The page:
There were maple trees on the place and as spring came on a number were tapped and we made 70 lbs. Of maple sugar and 7 or 8 gallons of syrup and a quantity of vinegar from the last run of sap. All this was very interesting to us. Then there was a few acres of land that had been chopped and waiting to be fallowed (logged and burned). My husband logged it up and burned it and then we had a plowing bee and five acres were added to the 25 acres already cleared, and we felt we had quite a piece of land ready for seed. As soon as weather permitted, the crop was put in and did very well.

By this time, I had secured the service of Catherine Weathers as help for the summer and she was very good and understood the work on the farm and was kind to the children.

My husband took jobs of plastering which called him from home and the children and I were left on the farm with the hired girl to do the best we could. When my husband would go from home to his jobs, sometimes miles away, I would take him with the pony and light wagon and then return so we could have the horse at home and when the time came to bring him home, I would take George and go after him.

George and Mary began school at Holmes School, which was on the corner of Ben Holmes’s farm on the tenth concession of Turnberry, a mile and a half distant from our house. The spring and summer hurried along, filled with never ending work for there was always plenty to do to keep us busy and there was no time to be lonely tho’ neighbours were half a mile or more away.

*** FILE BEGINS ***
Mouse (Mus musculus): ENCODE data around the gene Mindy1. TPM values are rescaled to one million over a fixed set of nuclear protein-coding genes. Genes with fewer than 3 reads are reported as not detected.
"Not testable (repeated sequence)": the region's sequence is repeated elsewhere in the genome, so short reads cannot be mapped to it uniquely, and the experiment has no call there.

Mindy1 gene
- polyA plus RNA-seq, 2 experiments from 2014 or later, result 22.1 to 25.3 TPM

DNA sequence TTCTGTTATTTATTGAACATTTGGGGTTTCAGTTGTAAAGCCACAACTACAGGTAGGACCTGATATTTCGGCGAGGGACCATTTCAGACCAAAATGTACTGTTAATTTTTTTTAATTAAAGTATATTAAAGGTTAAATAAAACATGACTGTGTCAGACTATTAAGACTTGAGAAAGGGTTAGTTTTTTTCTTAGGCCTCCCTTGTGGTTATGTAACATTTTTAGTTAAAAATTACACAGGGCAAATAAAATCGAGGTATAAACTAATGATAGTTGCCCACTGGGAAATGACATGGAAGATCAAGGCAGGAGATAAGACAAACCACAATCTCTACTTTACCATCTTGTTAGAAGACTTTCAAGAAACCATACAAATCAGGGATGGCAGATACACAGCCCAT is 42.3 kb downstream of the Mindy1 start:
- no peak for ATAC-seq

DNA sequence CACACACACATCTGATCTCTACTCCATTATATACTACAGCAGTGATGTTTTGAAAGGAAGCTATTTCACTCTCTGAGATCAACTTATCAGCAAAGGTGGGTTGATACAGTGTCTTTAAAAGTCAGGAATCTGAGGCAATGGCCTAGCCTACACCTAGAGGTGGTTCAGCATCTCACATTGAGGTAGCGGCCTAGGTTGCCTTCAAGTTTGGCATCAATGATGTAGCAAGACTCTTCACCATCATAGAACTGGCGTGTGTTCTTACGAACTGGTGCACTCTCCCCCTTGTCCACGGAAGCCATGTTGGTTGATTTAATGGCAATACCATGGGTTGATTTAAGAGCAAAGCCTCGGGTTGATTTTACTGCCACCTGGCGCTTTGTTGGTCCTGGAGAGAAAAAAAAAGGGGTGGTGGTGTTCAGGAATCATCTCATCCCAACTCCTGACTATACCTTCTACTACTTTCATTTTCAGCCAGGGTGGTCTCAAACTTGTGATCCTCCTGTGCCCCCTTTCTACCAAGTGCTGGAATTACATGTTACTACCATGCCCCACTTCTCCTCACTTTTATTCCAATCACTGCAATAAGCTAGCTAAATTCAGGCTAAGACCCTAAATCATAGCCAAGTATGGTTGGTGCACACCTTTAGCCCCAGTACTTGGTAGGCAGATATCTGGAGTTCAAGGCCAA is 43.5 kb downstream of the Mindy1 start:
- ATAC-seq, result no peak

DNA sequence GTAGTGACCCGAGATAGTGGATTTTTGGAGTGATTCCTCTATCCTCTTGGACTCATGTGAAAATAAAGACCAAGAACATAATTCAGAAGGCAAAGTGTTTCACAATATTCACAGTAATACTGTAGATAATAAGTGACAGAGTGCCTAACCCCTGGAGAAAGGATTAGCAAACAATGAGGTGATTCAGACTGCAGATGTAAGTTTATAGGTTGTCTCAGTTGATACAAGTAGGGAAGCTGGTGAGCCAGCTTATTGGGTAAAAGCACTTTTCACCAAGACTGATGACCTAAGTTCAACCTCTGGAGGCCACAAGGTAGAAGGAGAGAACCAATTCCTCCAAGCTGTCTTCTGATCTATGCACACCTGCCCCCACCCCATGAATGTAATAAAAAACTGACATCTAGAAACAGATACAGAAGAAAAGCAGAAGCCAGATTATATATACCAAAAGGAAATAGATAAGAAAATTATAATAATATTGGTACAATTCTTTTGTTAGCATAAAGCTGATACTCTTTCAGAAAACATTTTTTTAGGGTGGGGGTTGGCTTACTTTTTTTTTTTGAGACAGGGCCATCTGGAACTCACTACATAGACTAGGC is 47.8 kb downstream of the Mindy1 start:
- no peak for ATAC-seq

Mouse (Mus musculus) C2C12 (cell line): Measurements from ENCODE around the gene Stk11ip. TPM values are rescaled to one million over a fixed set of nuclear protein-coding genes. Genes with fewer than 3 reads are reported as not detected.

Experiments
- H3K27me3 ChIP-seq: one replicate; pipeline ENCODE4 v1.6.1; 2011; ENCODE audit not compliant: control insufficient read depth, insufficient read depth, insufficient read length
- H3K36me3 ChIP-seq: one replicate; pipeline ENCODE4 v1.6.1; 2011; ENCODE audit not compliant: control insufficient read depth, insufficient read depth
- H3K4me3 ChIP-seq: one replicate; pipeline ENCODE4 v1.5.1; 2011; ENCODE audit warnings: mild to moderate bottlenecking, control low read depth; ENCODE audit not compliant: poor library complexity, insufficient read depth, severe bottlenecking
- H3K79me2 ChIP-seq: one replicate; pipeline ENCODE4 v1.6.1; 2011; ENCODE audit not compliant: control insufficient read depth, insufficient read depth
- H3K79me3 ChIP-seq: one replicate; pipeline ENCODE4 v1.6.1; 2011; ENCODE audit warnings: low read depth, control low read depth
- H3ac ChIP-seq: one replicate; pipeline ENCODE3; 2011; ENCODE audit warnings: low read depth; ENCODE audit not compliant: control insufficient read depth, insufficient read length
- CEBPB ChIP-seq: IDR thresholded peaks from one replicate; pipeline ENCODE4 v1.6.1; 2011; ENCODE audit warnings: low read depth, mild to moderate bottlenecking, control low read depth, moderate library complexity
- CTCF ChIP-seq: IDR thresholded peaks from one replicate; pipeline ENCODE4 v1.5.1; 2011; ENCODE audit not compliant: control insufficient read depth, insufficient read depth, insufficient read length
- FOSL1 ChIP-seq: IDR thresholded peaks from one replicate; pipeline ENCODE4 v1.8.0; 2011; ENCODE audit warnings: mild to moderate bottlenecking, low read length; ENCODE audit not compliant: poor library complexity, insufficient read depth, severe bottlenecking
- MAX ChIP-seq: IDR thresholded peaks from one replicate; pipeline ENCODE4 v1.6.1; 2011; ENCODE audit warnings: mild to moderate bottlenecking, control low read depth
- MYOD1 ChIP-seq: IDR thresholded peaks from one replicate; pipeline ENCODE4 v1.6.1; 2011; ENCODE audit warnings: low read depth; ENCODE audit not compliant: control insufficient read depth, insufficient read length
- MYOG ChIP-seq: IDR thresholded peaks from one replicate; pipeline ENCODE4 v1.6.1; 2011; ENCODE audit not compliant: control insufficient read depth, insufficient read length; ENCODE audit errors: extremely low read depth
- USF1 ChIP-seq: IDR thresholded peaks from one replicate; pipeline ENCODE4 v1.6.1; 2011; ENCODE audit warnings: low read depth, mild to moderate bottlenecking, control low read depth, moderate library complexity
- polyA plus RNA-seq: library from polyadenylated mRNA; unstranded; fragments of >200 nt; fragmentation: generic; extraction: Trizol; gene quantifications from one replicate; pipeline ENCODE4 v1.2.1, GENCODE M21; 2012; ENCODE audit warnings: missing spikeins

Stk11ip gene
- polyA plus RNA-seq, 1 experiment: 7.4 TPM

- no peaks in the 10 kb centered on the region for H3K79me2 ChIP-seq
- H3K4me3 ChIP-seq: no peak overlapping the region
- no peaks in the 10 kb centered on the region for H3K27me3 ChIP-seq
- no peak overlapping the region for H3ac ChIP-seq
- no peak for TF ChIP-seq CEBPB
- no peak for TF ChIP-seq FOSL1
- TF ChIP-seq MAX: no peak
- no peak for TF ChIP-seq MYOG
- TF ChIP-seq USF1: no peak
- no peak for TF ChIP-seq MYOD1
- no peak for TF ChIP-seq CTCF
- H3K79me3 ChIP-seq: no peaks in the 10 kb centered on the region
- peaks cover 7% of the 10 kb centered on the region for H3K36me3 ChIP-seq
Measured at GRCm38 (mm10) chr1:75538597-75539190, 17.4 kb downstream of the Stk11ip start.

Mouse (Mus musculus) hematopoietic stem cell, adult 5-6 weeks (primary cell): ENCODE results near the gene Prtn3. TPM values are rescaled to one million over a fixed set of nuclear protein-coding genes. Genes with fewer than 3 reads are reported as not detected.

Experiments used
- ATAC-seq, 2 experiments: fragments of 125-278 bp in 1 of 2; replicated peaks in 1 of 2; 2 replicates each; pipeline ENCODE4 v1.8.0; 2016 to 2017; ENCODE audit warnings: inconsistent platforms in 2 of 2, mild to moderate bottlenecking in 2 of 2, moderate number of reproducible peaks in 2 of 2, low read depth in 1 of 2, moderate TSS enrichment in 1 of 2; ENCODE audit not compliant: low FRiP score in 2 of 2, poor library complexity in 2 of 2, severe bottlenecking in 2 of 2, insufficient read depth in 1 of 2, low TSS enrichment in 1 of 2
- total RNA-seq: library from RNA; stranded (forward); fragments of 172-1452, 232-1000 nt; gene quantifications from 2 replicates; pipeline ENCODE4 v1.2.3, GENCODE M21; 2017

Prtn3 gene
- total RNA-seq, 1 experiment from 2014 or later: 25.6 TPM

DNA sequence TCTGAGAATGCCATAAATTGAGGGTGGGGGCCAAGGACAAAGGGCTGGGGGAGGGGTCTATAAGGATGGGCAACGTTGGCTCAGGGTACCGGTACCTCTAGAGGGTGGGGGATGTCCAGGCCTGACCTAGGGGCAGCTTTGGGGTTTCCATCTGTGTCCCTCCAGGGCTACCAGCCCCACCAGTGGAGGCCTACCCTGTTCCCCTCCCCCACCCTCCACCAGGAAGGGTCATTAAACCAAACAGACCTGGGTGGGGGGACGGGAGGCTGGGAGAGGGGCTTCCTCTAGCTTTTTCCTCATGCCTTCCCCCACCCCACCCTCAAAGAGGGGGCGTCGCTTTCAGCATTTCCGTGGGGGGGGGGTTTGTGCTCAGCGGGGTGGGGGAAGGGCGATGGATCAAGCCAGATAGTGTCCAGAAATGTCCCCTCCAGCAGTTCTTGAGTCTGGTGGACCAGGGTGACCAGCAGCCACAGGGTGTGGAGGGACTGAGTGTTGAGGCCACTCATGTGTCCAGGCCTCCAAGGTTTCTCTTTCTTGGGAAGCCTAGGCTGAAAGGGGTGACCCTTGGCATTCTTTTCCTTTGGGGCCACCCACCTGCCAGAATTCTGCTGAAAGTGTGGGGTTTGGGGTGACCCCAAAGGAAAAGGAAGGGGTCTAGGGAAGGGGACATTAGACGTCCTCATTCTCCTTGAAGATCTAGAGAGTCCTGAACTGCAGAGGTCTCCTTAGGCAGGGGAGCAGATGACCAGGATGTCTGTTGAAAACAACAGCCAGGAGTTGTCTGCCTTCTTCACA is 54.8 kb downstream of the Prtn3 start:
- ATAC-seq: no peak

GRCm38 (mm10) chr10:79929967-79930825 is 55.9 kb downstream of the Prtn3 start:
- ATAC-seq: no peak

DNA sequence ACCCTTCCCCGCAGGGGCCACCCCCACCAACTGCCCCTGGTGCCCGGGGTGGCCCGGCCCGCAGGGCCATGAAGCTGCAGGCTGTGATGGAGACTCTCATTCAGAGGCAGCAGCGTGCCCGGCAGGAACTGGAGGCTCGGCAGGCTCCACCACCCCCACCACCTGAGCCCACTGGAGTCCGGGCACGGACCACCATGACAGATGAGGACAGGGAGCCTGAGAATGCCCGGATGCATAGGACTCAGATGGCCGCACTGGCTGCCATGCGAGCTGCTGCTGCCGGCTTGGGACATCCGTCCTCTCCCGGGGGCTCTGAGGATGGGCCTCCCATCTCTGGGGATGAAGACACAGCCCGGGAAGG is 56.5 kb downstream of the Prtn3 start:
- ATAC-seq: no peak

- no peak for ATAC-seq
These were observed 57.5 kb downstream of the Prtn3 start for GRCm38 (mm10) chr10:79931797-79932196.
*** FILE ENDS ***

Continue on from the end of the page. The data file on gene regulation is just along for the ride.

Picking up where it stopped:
Our little Ruthe, a lovely little blossom, and as good as she was lovely, was just able to stand alone when she was taken ill on September 10th, the day she was ten months old. She was quite ill for two or three days and then seemed better. I thought her teeth to be the cause of the trouble. Then she grew worse again and dropsy developed and on the 24th of September our darling ceased to breathe. (1872)

Mr. Flack, a local preacher, and a dear friend, held a service in the house and she was laid away in a cemetery near Wingham. The children all loved their sister and Alvin, who was less than 5, cried so hard we feared he would be ill. George and Mary seemed to understand that she would be safe in the arms of Jesus. Seraph, who was 3, was too young to realize our loss until some time afterward, and then she realized she would never come back and we found her weeping one-day for her departed little sister.